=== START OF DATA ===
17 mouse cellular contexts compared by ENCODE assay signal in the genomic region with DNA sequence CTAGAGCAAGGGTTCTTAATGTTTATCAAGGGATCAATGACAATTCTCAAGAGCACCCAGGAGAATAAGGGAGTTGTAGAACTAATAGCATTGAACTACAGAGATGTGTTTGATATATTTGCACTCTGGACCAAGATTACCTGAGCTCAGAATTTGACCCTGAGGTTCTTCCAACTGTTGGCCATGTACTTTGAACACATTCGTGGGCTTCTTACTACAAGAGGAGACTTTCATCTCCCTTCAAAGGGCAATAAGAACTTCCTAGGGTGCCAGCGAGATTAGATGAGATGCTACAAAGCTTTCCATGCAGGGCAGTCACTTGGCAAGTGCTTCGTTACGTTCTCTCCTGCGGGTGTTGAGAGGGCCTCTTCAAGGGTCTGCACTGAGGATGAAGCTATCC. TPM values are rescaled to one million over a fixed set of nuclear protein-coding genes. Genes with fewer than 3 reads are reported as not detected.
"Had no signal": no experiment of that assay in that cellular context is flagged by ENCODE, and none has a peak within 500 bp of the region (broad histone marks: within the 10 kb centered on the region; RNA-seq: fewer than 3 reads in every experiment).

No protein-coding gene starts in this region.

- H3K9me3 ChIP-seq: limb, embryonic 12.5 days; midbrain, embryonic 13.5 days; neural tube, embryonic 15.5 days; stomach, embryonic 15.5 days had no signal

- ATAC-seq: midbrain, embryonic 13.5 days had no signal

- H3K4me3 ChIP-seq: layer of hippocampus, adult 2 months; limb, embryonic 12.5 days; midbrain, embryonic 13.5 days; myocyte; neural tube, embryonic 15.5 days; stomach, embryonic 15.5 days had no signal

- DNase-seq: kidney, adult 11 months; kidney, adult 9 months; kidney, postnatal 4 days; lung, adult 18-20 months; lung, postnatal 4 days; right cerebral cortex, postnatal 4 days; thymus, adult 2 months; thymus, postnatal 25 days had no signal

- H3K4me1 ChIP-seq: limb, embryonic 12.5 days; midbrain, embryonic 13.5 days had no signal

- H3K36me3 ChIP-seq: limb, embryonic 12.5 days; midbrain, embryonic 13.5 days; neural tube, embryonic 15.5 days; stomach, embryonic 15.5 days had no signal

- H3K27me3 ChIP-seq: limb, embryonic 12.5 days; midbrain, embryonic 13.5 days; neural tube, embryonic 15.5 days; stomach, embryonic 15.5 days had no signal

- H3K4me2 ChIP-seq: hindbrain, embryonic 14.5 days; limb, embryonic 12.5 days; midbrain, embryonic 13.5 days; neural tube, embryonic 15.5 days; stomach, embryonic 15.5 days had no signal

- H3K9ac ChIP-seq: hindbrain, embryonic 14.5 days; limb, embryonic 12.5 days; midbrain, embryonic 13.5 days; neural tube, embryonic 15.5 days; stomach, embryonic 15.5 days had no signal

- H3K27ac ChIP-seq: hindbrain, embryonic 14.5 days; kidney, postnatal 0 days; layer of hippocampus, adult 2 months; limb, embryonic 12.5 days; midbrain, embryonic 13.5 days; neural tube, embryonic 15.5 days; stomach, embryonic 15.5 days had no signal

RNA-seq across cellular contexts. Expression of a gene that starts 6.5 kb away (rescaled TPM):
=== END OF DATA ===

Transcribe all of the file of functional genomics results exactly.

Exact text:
17 mouse cellular contexts compared by ENCODE assay signal in the genomic region with DNA sequence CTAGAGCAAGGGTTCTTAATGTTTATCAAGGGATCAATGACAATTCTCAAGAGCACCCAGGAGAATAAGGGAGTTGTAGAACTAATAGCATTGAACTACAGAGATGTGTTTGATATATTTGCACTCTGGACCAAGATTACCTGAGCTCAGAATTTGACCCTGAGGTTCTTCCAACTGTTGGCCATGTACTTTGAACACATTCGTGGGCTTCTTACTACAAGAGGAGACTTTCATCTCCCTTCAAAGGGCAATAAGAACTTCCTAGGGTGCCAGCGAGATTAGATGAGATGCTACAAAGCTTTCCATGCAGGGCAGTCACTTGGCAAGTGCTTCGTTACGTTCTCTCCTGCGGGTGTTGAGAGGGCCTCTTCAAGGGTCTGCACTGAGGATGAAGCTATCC. TPM values are rescaled to one million over a fixed set of nuclear protein-coding genes. Genes with fewer than 3 reads are reported as not detected.
"Had no signal": no experiment of that assay in that cellular context is flagged by ENCODE, and none has a peak within 500 bp of the region (broad histone marks: within the 10 kb centered on the region; RNA-seq: fewer than 3 reads in every experiment).

No protein-coding gene starts in this region.

- H3K9me3 ChIP-seq: limb, embryonic 12.5 days; midbrain, embryonic 13.5 days; neural tube, embryonic 15.5 days; stomach, embryonic 15.5 days had no signal

- ATAC-seq: midbrain, embryonic 13.5 days had no signal

- H3K4me3 ChIP-seq: layer of hippocampus, adult 2 months; limb, embryonic 12.5 days; midbrain, embryonic 13.5 days; myocyte; neural tube, embryonic 15.5 days; stomach, embryonic 15.5 days had no signal

- DNase-seq: kidney, adult 11 months; kidney, adult 9 months; kidney, postnatal 4 days; lung, adult 18-20 months; lung, postnatal 4 days; right cerebral cortex, postnatal 4 days; thymus, adult 2 months; thymus, postnatal 25 days had no signal

- H3K4me1 ChIP-seq: limb, embryonic 12.5 days; midbrain, embryonic 13.5 days had no signal

- H3K36me3 ChIP-seq: limb, embryonic 12.5 days; midbrain, embryonic 13.5 days; neural tube, embryonic 15.5 days; stomach, embryonic 15.5 days had no signal

- H3K27me3 ChIP-seq: limb, embryonic 12.5 days; midbrain, embryonic 13.5 days; neural tube, embryonic 15.5 days; stomach, embryonic 15.5 days had no signal

- H3K4me2 ChIP-seq: hindbrain, embryonic 14.5 days; limb, embryonic 12.5 days; midbrain, embryonic 13.5 days; neural tube, embryonic 15.5 days; stomach, embryonic 15.5 days had no signal

- H3K9ac ChIP-seq: hindbrain, embryonic 14.5 days; limb, embryonic 12.5 days; midbrain, embryonic 13.5 days; neural tube, embryonic 15.5 days; stomach, embryonic 15.5 days had no signal

- H3K27ac ChIP-seq: hindbrain, embryonic 14.5 days; kidney, postnatal 0 days; layer of hippocampus, adult 2 months; limb, embryonic 12.5 days; midbrain, embryonic 13.5 days; neural tube, embryonic 15.5 days; stomach, embryonic 15.5 days had no signal

RNA-seq across cellular contexts. Expression of a gene that starts 6.5 kb away (rescaled TPM):